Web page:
No one in their wildest dreams has ever thought that there would be a point in their lives, when they would be trapped at home, and that too because of the pandemic. Mental unrest has become a part and parcel of everyone’s life, which is to be honest, it is pretty debilitating.
Loneliness, staying socially apart, anxiety about the new normal, and stress of whether all this is ever going to end are recurring issues. Knowingly or unknowingly, this crisis has caused severe mental and emotional unrest.
According to renowned psychologist, Arushi Malik from Kaleidoscope – a unit of Global Excellence Group, a pandemic is not just a phenomenon that can be bound within physical boundaries, it affects individuals and the society at large, seamlessly causing disruption, anxiety, stress, stigma, and xenophobia. The public is constantly being informed about the physical effects of covid, and the kind of preventive measures that should be taken. It has also been about managing symptoms of covid‐19, if they appear.
However, the effect of this pandemic on one’s mental health has not been studied at length. Taking all the precautions may greatly affect the pandemic’s dynamic by altering the severity, transmission, disease flow, and repercussions but the present situation requires raising awareness in public, which can be helpful to deal with this calamity.
“The pandemic has affected mental health in many ways, particularly with widespread social isolation to uphold necessary safety measures. For some, social isolation and loneliness has caused poor mental and physical health. The pandemic has highlighted the widespread mental health issues that existed in our society, even before the pandemic,” advocates Ms Malik.
But the question here is — have you noticed a change in your mental state lately? Because covid-19 can do that.
The fear of the unknown triggers anxiety, which in turn affects your appetite, causes sleep problems and significantly impacts your ability to cope with your daily life. There’s no getting away from the fear of becoming infected with the virus, which can lead to other sources of stress.
Isolation assures safety from the virus, but comes with its own fallouts. Staying indoors separates you from the support and companionship of friends and family, which sometimes can be incredibly difficult and depressing. The fear of loneliness can also affect those who are staying with their families, as spending all day with them can be very stressful, and create challenges no matter how your relationship dynamic is.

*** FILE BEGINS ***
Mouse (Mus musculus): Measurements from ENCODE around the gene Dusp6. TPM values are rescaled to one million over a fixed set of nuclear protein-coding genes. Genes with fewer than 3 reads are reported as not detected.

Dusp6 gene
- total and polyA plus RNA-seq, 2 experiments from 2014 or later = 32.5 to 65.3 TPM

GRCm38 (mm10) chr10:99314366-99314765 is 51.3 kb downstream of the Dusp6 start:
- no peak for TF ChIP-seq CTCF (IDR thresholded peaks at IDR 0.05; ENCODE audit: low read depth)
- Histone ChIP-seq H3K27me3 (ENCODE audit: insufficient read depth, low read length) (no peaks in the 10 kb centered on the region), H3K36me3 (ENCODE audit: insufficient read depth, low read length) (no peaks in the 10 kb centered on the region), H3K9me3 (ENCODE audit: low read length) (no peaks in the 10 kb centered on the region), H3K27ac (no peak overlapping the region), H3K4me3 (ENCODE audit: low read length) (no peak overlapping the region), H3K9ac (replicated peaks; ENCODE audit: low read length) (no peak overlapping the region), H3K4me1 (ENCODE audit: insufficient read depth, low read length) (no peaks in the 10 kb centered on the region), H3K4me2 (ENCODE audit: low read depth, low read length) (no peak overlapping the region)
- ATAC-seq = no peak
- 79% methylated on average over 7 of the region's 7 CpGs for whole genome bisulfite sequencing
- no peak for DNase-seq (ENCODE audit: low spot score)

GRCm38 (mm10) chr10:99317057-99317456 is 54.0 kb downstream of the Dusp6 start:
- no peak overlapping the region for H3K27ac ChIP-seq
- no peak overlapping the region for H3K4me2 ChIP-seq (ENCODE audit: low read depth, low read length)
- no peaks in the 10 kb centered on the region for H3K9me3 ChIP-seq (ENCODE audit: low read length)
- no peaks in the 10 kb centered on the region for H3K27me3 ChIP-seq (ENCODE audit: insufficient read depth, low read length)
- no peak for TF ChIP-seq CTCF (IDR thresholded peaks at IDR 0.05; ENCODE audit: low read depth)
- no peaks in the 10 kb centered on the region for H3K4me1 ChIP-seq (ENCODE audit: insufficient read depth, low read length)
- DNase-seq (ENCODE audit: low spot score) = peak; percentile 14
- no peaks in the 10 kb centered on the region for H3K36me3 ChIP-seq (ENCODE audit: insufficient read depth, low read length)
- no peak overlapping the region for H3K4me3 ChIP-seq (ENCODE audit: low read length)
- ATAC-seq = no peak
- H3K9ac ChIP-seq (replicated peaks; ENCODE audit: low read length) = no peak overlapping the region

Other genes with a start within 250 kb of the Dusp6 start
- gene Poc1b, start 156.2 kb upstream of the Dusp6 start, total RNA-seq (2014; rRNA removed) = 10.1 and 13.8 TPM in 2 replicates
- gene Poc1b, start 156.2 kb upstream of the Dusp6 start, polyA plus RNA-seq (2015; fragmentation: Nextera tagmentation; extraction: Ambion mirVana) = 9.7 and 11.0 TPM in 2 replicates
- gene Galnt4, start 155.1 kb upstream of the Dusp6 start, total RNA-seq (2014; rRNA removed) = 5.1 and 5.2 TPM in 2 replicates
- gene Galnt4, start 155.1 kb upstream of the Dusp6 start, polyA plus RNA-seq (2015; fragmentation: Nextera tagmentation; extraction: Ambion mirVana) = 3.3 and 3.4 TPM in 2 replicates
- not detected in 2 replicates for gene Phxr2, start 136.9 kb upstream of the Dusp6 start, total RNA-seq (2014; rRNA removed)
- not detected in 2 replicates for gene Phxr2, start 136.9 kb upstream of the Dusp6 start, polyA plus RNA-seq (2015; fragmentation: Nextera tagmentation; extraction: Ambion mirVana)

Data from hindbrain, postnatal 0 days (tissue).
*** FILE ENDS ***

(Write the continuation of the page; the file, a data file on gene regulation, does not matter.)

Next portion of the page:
Due to a worldwide lockdown, millions haven’t been able to go to work and that has triggered the fear of financial problems. The fear of uncertainty of when you will be able to go back to work, or if your job will stay or not are overwhelming stressors that can contribute to mental health problems.
Many people have experienced the sudden death of friends and family. The loss can trigger a sense of loneliness and depression. However, there can be grief at losing your job or health as well.
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Levels of stress can be increased due to the constant flow of negative and false news through various media outlets. You might not realise it, but it can severely affect your mental peace and well-being.
But we can’t bow down to this. That’s why we need to get out of this mental state right away.
This is an extraordinarily trying time, and all the tried-and-tested stress management strategies apply, such as eating healthy meals, getting plenty of sleep, and meditating.
Many people with coronavirus, especially young, seemingly healthy people, have no symptoms yet can still spread the virus, says evidence. That’s why the most important thing one can do right now is to practice social distancing.
If in your locality, people are isolated and need some help (especially the elderly or disabled), you should reach out and offer all the support you can, while taking full precautions. You can also take the help of social media groups to get in touch with vulnerable people in your area.
It’s natural to be worried about what could happen if your workplace shuts down, or if your children are forced to stay at home, or even if you are forced to self-quarantine. Although contemplating these possibilities can be frightening, being proactive can help alleviate at least some of the stress.
If you’ve been diagnosed with a mental illness, you must seek a treatment program.
“As more and more people are forced to stay at home in self‐isolation, in order to prevent the further flow of the pathogen at the societal level, we at an individual and government level should take necessary measures for mental and emotional well-being,” concludes Ms Malik.
Ladies, always remember that there is a silver lining, and this too shall pass.